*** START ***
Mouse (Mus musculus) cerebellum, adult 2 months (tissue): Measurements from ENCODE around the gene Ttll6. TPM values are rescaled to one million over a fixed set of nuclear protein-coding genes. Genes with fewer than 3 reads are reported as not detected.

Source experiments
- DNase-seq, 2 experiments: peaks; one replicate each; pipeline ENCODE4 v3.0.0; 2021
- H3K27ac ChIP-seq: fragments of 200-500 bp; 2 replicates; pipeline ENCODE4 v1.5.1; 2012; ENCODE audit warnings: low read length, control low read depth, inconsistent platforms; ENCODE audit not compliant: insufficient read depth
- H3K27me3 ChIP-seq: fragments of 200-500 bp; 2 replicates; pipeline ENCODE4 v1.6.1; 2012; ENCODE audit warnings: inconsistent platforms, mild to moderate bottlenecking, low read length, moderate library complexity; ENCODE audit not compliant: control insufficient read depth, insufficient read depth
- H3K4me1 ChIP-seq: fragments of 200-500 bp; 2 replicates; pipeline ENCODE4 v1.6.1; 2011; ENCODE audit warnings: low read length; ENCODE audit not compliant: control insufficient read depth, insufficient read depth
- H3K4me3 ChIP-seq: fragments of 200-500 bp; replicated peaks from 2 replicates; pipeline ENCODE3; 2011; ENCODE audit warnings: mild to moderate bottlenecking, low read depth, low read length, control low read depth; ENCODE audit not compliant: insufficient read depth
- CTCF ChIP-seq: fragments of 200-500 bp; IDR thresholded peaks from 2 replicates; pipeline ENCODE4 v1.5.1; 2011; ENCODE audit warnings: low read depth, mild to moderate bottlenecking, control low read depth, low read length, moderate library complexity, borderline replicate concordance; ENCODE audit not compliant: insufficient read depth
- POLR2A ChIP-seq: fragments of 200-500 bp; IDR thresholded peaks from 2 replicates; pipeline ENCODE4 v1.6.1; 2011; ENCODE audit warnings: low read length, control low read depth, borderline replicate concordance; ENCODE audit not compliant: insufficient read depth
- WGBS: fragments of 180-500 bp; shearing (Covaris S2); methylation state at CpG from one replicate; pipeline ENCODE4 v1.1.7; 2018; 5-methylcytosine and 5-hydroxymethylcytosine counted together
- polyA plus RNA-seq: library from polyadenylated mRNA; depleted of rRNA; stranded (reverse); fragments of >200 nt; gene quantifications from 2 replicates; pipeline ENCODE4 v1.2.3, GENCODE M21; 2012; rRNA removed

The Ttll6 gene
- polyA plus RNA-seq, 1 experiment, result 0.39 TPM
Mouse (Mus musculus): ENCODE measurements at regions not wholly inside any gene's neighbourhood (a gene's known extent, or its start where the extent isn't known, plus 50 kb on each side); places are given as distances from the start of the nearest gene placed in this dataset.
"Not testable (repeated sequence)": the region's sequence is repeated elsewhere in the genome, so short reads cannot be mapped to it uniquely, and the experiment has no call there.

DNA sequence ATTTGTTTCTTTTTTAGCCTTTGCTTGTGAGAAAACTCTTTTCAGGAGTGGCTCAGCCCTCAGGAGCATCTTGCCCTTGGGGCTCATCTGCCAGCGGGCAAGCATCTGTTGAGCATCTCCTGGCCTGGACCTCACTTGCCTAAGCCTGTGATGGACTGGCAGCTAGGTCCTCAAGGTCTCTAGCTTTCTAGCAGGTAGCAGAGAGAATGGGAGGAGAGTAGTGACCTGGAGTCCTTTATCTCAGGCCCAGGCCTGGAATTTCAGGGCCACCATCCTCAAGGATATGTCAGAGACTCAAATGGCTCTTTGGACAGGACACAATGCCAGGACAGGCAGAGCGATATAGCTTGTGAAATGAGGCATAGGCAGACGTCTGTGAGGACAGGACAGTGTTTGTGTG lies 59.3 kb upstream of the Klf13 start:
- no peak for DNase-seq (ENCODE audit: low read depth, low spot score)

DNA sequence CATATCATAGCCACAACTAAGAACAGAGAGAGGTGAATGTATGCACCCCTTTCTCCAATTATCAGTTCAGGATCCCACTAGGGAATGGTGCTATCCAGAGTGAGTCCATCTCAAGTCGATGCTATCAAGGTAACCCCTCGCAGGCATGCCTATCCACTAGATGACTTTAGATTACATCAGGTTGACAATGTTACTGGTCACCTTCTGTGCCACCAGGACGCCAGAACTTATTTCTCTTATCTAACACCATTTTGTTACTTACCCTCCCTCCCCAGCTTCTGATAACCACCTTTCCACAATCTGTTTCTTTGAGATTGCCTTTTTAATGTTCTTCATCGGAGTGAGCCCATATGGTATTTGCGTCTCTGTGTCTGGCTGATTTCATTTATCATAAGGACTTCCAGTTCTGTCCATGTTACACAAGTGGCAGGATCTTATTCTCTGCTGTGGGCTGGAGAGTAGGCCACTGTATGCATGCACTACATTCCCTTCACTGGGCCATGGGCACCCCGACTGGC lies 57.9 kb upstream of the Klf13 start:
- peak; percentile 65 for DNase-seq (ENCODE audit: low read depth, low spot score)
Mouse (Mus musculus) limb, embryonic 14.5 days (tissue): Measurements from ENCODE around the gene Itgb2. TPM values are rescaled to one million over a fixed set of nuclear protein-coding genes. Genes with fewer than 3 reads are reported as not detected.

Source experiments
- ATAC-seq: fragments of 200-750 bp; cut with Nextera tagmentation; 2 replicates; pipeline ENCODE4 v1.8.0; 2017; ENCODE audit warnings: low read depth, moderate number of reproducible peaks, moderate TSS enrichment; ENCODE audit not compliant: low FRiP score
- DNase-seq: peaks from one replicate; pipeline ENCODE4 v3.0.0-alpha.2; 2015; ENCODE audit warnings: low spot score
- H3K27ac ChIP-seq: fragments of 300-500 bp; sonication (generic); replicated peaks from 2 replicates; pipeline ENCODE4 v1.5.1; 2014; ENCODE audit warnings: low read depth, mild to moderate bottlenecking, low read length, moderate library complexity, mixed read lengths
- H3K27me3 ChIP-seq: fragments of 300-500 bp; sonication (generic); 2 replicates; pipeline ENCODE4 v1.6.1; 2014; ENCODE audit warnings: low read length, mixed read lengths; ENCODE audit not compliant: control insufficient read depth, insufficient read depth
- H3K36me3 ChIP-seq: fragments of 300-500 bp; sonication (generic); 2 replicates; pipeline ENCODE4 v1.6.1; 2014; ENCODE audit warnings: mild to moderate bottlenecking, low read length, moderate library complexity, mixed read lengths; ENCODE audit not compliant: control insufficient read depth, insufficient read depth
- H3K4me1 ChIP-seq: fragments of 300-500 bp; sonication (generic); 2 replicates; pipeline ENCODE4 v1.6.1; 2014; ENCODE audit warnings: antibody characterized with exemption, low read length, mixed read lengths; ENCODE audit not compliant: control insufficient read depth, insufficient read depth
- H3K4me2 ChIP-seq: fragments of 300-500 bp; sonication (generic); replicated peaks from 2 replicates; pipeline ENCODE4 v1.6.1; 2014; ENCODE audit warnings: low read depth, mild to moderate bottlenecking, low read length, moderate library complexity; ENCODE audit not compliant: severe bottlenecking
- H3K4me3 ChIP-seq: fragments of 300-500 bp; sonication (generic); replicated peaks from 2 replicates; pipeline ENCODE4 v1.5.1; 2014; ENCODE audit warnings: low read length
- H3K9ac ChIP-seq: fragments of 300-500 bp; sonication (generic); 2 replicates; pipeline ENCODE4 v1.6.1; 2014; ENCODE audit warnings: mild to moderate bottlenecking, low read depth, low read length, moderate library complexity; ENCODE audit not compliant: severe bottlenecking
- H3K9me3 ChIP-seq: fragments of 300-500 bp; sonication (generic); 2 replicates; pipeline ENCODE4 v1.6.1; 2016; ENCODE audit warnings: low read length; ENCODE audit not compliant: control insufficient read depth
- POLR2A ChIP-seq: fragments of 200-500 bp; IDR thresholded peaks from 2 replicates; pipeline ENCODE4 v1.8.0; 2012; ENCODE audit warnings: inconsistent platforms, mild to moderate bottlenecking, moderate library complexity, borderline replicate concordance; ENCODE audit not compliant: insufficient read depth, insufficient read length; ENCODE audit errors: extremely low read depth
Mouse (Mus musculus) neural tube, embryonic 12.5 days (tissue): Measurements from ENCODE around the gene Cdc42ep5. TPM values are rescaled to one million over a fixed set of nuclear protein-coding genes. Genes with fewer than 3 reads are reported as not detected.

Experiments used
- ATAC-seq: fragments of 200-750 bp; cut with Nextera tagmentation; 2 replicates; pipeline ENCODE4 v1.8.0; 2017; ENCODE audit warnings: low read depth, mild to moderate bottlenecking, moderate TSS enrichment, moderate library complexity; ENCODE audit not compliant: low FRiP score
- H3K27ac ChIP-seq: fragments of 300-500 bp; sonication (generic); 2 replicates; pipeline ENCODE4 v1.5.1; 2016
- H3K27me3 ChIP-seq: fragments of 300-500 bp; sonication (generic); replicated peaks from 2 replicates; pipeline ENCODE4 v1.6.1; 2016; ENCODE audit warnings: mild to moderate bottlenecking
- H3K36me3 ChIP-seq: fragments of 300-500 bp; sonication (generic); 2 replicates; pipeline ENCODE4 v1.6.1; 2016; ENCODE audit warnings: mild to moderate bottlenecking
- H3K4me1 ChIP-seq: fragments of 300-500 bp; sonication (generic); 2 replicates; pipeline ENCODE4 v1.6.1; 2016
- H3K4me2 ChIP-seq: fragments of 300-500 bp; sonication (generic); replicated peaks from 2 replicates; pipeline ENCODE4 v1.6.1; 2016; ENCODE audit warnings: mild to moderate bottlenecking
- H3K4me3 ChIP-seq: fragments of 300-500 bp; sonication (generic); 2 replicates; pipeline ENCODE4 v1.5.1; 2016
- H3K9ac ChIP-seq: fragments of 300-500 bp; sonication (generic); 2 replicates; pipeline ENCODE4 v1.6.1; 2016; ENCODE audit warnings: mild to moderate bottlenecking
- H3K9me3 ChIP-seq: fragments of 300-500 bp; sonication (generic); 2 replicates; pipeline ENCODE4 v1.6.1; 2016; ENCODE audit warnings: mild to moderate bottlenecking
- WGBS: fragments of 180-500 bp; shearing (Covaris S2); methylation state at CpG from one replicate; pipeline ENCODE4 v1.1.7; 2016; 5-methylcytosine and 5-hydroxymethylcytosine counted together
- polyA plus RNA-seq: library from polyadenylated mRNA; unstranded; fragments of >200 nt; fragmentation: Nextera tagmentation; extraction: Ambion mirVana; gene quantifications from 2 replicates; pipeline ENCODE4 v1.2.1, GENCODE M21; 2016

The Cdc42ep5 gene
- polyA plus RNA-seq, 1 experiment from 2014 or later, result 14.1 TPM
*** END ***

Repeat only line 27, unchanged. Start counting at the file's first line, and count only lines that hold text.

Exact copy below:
- H3K4me1 ChIP-seq: fragments of 300-500 bp; sonication (generic); 2 replicates; pipeline ENCODE4 v1.6.1; 2014; ENCODE audit warnings: antibody characterized with exemption, low read length, mixed read lengths; ENCODE audit not compliant: control insufficient read depth, insufficient read depth